Failure is inevitable. Your response to failure determines whether that failure helps or hurts you. Failing forward requires being an active participant in the failure. As soon as you think of yourself as a victim of failure, you’ve lost the opportunities that can come from it.
That’s why looking for ways to fail forward is a healthy, growth-oriented approach that boosts personal effectiveness. If you’re so afraid of failure that you won’t attempt anything new, then it will be impossible to achieve any more than you already have.
Are You Thinking about Failure in a Self-Limiting Way?
Without failure, there can never be success.
It doesn’t usually work out that the first attempt at something is the last, best, most successful attempt. First, we fail. From that failure, we learn. We try again. We improve. Eventually, we do succeed. This is just a simple fact of life.
Even so, we tend to hide or deny our failures (even from ourselves when possible). We shift blame and quickly move away from anything less than perfect. By doing so, we miss out on our very best learning opportunities.
Instead of beating a hasty retreat from our failures, we should embrace them. In fact, we should proudly own them. They are badges of honor that signal our humility, our willingness to learn, our struggle to succeed, and our humanness. Only when we own our failures can we move past them and on to something better.
If you own it, you can call it YOUR FAILURE. You can call it YOUR FAILURE without even flinching. Try it. Do it again. It’s okay because we all have them.
When you get comfortable with YOUR FAILURE, you can move away from the judgment of it (which was likely self-imposed). You can look at it objectively, dissect it, see what caused it, consider it from every angle, and completely disempower it. You take control of YOUR failure and turn it into your success.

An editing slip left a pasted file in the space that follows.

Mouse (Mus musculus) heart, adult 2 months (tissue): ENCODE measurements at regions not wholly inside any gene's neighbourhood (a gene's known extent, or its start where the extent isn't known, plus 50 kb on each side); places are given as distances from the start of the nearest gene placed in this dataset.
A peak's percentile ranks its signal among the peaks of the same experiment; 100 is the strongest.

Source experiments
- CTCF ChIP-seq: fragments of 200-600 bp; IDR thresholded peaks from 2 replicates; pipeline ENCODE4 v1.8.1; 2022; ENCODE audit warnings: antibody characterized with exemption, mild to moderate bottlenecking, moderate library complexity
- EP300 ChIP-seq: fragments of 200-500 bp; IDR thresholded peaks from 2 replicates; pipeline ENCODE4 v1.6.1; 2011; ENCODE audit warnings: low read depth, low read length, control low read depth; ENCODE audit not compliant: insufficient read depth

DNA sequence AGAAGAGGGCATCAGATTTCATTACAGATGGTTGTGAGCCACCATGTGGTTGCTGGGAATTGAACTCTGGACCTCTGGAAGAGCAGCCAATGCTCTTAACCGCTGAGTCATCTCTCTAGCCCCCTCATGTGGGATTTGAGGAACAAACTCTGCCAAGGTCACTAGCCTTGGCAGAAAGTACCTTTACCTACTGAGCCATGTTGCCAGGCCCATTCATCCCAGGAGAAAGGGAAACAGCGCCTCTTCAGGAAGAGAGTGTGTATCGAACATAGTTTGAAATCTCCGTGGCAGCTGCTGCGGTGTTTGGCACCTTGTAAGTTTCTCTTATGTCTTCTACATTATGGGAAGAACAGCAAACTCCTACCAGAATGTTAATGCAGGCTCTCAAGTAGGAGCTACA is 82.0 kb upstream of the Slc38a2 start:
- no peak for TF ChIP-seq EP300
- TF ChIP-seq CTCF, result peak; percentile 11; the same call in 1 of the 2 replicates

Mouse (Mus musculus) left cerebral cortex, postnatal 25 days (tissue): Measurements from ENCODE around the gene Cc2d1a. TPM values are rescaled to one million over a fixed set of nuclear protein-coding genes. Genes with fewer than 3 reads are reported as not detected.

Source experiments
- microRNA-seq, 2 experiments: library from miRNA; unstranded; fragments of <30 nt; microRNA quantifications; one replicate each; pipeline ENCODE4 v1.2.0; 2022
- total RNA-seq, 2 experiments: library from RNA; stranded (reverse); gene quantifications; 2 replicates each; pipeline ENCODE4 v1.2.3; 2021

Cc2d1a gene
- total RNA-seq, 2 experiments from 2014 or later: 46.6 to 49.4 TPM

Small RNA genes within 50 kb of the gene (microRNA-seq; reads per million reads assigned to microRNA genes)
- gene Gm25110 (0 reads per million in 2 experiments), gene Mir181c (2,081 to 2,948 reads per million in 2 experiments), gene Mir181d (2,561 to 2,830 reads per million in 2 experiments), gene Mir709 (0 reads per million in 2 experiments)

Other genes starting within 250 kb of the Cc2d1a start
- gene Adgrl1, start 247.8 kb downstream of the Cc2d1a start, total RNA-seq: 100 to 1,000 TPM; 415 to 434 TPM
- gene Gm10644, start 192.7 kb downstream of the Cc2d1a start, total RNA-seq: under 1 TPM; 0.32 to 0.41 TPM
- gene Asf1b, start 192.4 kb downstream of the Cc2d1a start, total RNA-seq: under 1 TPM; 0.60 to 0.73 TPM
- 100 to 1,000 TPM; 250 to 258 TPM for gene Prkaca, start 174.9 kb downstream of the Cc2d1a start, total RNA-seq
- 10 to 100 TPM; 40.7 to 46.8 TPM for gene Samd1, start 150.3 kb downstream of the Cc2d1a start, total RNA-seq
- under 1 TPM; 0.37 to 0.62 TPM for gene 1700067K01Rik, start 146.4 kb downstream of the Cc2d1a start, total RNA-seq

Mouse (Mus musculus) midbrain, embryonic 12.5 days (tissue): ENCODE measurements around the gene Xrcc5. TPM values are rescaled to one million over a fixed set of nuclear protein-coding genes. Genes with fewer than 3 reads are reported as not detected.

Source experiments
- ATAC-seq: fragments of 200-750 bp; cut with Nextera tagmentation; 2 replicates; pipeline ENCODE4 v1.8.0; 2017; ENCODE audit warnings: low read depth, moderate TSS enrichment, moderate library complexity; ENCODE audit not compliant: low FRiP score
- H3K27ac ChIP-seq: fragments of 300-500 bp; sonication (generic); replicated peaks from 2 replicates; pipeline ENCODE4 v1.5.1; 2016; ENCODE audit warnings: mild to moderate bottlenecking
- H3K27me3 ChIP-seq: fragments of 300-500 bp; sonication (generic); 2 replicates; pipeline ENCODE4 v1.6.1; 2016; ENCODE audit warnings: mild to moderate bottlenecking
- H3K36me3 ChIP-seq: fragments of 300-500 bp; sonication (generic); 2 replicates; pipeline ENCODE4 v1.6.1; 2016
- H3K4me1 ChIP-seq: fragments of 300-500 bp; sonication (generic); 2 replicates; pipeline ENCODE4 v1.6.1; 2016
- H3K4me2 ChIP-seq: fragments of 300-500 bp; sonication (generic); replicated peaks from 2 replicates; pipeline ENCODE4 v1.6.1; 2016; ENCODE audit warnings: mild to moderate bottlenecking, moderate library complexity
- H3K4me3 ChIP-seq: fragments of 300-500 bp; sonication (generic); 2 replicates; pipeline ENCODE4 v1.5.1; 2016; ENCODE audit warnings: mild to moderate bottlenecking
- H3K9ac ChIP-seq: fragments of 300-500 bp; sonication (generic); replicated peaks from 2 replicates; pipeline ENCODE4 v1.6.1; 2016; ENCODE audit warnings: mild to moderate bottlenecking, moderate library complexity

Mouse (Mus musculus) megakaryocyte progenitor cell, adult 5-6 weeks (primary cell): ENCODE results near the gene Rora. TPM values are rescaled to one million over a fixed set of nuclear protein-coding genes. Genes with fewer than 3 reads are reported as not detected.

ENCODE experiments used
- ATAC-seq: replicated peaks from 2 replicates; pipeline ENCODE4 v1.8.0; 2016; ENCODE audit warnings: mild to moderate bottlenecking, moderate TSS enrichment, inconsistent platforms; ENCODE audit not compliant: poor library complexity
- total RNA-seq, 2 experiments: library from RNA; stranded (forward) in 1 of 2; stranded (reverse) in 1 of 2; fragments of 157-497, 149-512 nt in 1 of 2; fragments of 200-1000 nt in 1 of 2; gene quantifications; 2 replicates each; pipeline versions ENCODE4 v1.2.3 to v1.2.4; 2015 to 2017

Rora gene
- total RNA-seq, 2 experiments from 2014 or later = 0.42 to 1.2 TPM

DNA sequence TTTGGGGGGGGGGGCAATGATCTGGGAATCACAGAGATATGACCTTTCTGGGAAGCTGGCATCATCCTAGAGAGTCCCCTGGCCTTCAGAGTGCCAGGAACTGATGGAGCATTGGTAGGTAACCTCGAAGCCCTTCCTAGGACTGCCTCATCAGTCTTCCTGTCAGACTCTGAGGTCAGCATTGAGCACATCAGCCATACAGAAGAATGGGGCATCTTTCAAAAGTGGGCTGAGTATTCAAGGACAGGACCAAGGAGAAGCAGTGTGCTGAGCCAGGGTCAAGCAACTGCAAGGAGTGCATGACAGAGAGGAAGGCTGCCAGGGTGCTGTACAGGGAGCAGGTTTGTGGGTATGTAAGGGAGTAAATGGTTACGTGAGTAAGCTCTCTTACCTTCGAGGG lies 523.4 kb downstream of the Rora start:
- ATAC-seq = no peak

If you won’t own it, you’ll continue to feel it in that other context that’s both a spelling error and a mindset mistake. Instead of YOUR failure you’ll see it as YOU’RE failure. It will have a hold on you that prevents you from moving forward. It will be like quicksand, and you will be stuck.
Remember: no one else will have labeled it that way, the way you think they have (YOU’RE failure). If you are able to objectively look around, you’ll see that no one is laughing and pointing. This is all overblown in your own mind because we try so hard to avoid failure. You are not failure. You are human, and all humans fail. The only thing that really matters is how you handle your failure.
You have the power to own it, to make it YOUR FAILURE. Only when you take it, accept it, learn from it and move on can you truly succeed.
How Failing Forward Leads to Success
Strong organizations establish a learning culture that places a premium on the acts related to learning. Highly effective people do the same, valuing the act of learning and the experiences that contribute to their own learning. Rather than avoiding situations where they don’t have all the answers, highly effective people seek out and actively participate in learning activities with no pretense of having all the answers.
To shift toward this failing forward and learning approach, set goals related to learning. Develop plans and choose focus areas that give you a chance to experiment, fail, and find value in doing so. They don't cover up their mistakes. They share them so others can learn from them, too.
Vulnerability. Learning, failing, trying again, maybe failing again... It takes courage and confidence to be this vulnerable. Especially when others are watching.
What people remember, though, isn't the failure. It's the tenacity to try again. It's the comeback. It's the way failure is handled that makes the difference.